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FNUniv Powwow had great turnout after 2-year hiatus

Click to play video: 'First Nations University of Canada Powwow is back after two years'
First Nations University of Canada Powwow is back after two years
After two-years, audiences gathered to watch dancers and listen to singers from all corners of the country who competed in this year's FNUniv powwow celebration in Regina – Jun 5, 2022

One of Saskatchewan’s largest indoor powwows returned last weekend after pausing for two years due to the COVID-19 pandemic.

Countless people from different walks of life danced, sang, drummed, and spectated at this year’s First Nations University of Canada (FNUniv) spring powwow held last Saturday and Sunday at Regina’s Brandt Centre, REAL District.

Read more: Competitive powwow to be part of Calgary Stampede this summer

“We’re finally able to gather after multiple years, obviously because of the pandemic. There has been much anticipation,” said Robyn Morin, co-chair of FNUniv Powwow.

“We worked very hard to make the event happen. So, it feels really good for us to all be here and to celebrate once again.”

Morin, who is a powwow dancer herself, worked with Bonnie Rockthunder to co-chair the event. Many people took notice and were happy to see the powwow return with a new committee as some members are FNUniv alumni and also known in the dancing circle.

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“It’s nice to see a new committee as it evolved,” said Allan Bonaise, lead singer with Fly In Eagle drum group.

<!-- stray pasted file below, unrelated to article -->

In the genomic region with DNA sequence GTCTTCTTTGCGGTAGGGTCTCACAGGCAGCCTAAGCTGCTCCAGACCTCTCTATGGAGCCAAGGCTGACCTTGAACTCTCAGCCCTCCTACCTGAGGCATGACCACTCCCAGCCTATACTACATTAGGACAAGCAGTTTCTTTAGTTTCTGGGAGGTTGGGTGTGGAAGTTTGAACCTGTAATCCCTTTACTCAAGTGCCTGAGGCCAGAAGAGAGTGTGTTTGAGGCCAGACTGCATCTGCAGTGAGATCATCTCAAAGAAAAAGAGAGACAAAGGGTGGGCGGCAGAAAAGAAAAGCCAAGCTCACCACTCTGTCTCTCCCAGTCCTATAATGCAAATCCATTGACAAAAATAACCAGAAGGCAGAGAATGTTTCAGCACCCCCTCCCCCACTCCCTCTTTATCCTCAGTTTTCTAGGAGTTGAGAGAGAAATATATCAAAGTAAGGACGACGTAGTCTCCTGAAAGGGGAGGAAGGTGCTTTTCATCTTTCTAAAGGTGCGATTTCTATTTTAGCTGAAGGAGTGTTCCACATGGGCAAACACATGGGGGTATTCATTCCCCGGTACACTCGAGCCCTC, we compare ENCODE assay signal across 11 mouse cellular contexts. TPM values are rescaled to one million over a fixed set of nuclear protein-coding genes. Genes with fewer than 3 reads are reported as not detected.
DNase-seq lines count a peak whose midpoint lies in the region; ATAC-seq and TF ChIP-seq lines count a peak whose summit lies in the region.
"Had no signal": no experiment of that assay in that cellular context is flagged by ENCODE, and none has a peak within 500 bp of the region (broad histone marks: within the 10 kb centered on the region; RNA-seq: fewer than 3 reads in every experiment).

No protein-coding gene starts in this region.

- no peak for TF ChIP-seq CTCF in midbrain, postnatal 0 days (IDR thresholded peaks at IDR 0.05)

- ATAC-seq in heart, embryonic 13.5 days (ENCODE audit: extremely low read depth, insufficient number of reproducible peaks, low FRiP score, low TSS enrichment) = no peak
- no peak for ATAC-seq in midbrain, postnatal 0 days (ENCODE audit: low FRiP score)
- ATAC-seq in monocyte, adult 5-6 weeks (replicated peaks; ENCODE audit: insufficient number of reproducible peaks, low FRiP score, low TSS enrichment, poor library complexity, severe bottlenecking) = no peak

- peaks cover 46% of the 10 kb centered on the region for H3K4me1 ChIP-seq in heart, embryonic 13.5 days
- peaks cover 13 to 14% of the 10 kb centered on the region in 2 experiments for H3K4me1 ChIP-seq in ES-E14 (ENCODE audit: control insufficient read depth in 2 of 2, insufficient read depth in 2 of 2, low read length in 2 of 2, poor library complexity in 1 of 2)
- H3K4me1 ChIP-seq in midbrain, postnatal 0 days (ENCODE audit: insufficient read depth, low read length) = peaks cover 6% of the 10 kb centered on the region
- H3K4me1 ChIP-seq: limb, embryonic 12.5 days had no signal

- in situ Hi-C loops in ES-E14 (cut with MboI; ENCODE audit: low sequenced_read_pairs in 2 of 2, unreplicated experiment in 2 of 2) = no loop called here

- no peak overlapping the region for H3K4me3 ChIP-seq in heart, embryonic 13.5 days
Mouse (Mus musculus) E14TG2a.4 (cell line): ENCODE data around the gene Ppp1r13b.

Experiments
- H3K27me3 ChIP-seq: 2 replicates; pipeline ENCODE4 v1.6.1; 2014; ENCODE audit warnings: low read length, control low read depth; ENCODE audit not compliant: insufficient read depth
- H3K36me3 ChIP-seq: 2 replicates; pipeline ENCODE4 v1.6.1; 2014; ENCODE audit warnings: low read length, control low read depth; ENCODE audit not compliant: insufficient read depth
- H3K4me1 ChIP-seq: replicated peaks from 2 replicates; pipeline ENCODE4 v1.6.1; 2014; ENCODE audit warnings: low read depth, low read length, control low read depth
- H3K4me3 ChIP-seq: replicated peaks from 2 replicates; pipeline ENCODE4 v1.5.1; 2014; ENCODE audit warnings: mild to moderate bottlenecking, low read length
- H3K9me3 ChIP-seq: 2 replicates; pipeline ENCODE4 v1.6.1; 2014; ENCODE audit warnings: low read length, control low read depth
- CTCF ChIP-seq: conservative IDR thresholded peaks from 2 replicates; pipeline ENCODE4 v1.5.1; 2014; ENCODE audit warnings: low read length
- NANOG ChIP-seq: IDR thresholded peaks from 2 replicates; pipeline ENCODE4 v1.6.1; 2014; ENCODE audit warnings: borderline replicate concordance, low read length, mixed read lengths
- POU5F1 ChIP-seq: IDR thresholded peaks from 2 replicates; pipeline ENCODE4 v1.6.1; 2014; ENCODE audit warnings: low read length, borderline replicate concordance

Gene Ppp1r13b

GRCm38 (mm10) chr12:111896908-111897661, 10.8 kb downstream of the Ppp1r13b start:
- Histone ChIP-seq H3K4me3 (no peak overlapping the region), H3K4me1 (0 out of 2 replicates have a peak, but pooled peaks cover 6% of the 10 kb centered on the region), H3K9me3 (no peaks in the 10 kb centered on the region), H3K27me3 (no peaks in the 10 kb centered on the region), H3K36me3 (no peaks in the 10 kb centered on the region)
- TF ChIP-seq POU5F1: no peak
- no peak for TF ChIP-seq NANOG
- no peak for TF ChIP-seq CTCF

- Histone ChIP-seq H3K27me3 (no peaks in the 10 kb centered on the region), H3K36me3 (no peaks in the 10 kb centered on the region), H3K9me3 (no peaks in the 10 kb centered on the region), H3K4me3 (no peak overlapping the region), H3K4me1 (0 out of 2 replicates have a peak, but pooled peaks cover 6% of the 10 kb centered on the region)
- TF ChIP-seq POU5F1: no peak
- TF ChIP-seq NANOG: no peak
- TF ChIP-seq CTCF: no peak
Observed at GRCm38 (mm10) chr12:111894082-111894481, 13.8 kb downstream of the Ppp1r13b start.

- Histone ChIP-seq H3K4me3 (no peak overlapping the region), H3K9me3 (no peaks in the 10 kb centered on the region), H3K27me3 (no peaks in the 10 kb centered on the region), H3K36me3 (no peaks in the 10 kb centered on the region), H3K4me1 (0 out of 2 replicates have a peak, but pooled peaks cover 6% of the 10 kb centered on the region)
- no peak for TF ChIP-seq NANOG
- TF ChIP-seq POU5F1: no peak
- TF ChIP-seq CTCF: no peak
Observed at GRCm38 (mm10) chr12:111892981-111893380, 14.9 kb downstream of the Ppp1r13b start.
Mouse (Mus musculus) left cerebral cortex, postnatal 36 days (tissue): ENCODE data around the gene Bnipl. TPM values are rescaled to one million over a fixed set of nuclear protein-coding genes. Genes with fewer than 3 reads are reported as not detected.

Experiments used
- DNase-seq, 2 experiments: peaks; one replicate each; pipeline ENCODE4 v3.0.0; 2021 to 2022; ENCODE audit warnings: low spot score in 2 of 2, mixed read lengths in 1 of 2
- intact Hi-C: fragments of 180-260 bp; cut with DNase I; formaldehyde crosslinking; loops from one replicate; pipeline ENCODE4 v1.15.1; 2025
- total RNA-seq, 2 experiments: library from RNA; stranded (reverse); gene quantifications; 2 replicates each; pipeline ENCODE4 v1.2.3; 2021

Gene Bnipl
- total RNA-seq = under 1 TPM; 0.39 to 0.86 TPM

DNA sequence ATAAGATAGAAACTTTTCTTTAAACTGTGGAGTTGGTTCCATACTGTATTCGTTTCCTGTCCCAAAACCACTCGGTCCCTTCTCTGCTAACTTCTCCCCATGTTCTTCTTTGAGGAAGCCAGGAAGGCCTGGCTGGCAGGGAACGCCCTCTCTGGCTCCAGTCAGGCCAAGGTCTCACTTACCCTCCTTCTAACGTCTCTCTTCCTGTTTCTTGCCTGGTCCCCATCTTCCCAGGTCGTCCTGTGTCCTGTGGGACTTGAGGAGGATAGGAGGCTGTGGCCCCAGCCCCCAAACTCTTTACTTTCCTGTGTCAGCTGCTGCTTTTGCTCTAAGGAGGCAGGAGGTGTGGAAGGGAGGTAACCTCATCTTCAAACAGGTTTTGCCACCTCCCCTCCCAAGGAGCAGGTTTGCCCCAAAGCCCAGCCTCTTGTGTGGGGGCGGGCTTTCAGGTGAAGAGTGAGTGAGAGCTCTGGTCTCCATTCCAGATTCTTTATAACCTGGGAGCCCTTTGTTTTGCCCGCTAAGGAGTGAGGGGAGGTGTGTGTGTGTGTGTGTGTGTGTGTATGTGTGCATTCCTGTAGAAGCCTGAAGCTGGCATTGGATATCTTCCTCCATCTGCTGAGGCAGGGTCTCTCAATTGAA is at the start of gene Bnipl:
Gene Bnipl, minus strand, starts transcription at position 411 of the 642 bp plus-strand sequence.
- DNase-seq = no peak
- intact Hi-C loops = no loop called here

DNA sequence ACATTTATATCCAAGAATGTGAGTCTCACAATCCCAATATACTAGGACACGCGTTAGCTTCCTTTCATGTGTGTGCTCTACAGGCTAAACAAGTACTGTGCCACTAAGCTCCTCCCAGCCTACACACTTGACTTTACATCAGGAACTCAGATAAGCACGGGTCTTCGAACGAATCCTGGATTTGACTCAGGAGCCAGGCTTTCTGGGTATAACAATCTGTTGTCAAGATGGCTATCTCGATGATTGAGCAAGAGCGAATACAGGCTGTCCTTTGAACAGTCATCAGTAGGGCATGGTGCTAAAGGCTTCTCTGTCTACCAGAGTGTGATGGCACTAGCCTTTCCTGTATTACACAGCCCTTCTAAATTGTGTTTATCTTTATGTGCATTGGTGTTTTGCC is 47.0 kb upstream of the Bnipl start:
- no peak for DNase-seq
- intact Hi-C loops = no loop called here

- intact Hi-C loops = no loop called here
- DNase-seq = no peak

“Seeing them grow up into leaders … some of the announcers used to be champion dancers and now they’re announcing. Everyone is evolving. It’s really nice to see.”

The FNUniv powwow is usually held in the early spring and is known to kick off powwow season in Saskatchewan. This year’s event drew a large crowd where many were happy to reunite with friends and family. Audiences felt the beat as dancers competed in a variety of Indigenous dance styles which included Men’s Chicken, Men and Women’s Fancy, Men’s Grass, Women’s Jingle, and Men’s and Women’s Traditional and various dance specials.

“I just (wanted) to come and dance again,” said Adriel Paddy, chicken powwow dancer. “After this long virus that has been keeping us away, it just feels great to come back.”

Read more: Indigenous students celebrate success at Graduation Powwow

Irene Oakes, from Nekaneet First Nation, has been dancing at FNUniv powwow since it first started back in the 1980s. After what she describes as “a long two years,” she is happy to be doing what she loves doing.

“It’s always good to come out and support the university,” Oakes siad.

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“It felt lonely because I wanted to be around friends and family. I couldn’t see a lot of my family too because you’re afraid to bring the sickness or take the sickness. This is great — so happy to be back here.”

Some highlights from the weekend event included the FNUniv Princess Pageant, where FNUniv student Kaleigh Starblanket, who was the 2019 Miss FNUniv Ambassador, passed her crown to Alexis Isnana from Standing Buffalo Dakota Nation.

The powwow ended with the announcement of winners in the dancing and singing/drumming competition. Taking home $12,000 for first place in the drumming contest was Blackstone, followed by Black Otter in second and Sharpshooter in third.

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